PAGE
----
About

Welcome to the Texas Fashion Collection (TFC) at the University of North Texas (UNT).

The Texas Fashion Collection was formed by people with a passion for great design and a love of fashion history. In 1972, the combined collections of the Dallas Museum of Fashion grew to more than 3,000 items when Dr. Edward Mattil, then chairman of the art department, helped transfer ownership and brought the collection to the UNT campus. In 1989, Patti Lou Cobb joined the staff at UNT and instigated museum standards and practices that improved the level of preservation for the collection. In 1993, the university provided a newly renovated building that consolidated the collection into Scoular Hall. A National Endowment for the Arts grant for history and documentation was awarded to the Texas Fashion Collection in 1995. This grant laid the groundwork for the retrospective conversion of the catalog. Today, over 15,000 objects are housed in a 4,500 square foot climate-controlled space which makes it possible to inventory the collection as a whole for the first time. The Texas Fashion Collection is dedicated to preserving and documenting historically significant fashion, as an educational resource for students, researchers and the general public.

Collection Storage

  • 4,500 square foot climate-controlled room
  • 24-hour video surveillance
  • Maintained on a daily basis by curatorial staff, students, and volunteers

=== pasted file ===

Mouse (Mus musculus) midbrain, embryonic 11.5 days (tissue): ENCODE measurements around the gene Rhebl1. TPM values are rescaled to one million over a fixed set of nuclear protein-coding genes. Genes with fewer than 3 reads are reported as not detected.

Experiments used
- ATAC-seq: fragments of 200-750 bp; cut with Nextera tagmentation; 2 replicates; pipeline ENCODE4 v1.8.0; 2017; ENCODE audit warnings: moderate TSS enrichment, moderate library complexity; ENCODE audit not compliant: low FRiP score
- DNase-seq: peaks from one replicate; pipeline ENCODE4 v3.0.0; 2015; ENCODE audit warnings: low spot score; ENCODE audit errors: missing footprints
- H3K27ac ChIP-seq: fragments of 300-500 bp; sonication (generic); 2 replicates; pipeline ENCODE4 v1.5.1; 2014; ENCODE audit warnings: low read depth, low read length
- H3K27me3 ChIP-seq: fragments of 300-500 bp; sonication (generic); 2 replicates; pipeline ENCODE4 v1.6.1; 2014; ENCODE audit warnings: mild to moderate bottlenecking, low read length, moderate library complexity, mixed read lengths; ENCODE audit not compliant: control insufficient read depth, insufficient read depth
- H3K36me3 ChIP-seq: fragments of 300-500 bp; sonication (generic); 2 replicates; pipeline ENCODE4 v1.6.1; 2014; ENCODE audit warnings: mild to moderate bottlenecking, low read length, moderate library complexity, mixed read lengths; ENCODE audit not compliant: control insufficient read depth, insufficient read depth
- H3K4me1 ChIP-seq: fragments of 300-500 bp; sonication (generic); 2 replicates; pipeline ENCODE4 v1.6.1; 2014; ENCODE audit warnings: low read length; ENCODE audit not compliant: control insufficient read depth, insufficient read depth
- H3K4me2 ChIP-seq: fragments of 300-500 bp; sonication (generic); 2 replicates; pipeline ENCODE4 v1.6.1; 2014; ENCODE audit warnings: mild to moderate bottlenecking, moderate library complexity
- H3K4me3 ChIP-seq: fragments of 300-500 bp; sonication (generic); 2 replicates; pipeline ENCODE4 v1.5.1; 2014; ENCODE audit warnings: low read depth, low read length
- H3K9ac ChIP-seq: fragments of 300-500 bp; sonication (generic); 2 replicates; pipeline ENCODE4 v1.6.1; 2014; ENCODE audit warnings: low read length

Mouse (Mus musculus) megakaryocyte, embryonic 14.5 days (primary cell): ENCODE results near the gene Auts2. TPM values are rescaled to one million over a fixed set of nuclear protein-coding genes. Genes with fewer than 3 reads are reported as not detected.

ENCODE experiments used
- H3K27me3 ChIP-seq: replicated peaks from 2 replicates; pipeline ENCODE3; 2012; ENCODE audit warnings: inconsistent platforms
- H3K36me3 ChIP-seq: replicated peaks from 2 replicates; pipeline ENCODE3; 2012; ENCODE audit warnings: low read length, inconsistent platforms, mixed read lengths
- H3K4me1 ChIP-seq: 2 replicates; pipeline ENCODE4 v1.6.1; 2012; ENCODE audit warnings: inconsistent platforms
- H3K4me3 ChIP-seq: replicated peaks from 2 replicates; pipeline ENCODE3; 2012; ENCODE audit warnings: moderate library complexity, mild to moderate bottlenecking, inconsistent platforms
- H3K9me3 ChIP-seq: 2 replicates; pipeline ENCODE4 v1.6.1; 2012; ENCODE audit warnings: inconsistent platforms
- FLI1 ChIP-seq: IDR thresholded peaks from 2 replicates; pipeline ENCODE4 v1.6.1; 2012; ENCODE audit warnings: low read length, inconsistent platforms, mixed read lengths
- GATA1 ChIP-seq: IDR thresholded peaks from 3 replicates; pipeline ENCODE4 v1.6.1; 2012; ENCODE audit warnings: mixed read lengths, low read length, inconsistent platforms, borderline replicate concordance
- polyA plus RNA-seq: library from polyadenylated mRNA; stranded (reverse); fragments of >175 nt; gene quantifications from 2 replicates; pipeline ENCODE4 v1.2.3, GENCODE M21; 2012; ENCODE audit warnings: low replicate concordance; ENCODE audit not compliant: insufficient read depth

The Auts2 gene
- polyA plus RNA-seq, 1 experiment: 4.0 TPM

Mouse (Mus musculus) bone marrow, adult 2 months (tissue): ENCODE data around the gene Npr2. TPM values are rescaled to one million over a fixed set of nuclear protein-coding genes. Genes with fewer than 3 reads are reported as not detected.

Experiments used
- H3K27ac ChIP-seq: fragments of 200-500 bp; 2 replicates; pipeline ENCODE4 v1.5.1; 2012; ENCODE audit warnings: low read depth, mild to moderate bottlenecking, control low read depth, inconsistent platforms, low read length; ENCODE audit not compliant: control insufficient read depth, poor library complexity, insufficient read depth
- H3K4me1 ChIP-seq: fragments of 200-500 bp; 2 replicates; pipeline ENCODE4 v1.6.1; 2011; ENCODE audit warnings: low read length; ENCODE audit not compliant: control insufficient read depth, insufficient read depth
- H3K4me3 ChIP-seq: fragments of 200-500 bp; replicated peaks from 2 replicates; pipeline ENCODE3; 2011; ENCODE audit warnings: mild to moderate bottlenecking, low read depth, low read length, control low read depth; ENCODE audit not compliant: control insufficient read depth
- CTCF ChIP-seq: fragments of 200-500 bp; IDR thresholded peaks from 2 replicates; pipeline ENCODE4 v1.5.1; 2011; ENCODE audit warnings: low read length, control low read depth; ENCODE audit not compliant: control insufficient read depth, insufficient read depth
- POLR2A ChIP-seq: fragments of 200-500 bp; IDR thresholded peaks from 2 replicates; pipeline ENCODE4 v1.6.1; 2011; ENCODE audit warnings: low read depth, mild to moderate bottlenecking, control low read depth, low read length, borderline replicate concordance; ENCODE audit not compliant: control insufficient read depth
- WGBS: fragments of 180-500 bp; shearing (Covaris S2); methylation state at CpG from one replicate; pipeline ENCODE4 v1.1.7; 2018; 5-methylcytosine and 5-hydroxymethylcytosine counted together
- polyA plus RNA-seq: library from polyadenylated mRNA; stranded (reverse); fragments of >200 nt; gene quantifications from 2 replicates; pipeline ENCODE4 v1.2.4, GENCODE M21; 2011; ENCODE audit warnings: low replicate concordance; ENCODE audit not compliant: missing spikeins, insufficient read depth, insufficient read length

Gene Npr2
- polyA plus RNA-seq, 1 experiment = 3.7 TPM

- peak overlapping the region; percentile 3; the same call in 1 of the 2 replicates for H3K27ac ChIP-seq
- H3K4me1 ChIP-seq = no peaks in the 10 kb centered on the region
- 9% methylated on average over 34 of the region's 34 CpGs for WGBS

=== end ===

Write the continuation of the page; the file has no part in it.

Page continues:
• Open storage model, which allows for a small number of visitors

New Acquisitions

The TFC has limited resources available to purchase items from individuals, dealers, or at auction. Individuals may donate an item of clothing to the TFC or make contributions designated for acquiring new artifacts. For more information about donations, please click here.

Collection Criteria

The TFC collects 19th and 20th century couture, high fashion, and principal ready-to-wear designs by American and international designers who have designs under their own name or in conjunction with the fashion industry.

New acquisitions need to:

  • Represent a significant design aspect of 19th or 20th century dress for women, men, and children
  • Not duplicate artifacts already in the collection
  • Be in pristine to good condition with no damage
  • Be well documented as to the garment’s origin

The TFC does not accept:

  • Military, scout, or nursing uniforms
  • Theatrical, Halloween, or performing arts costumes
  • Dress designed for pageants, festivals, or theme parties
  • Household items unrelated to dress, such as tablecloth, linens, quilts or samplers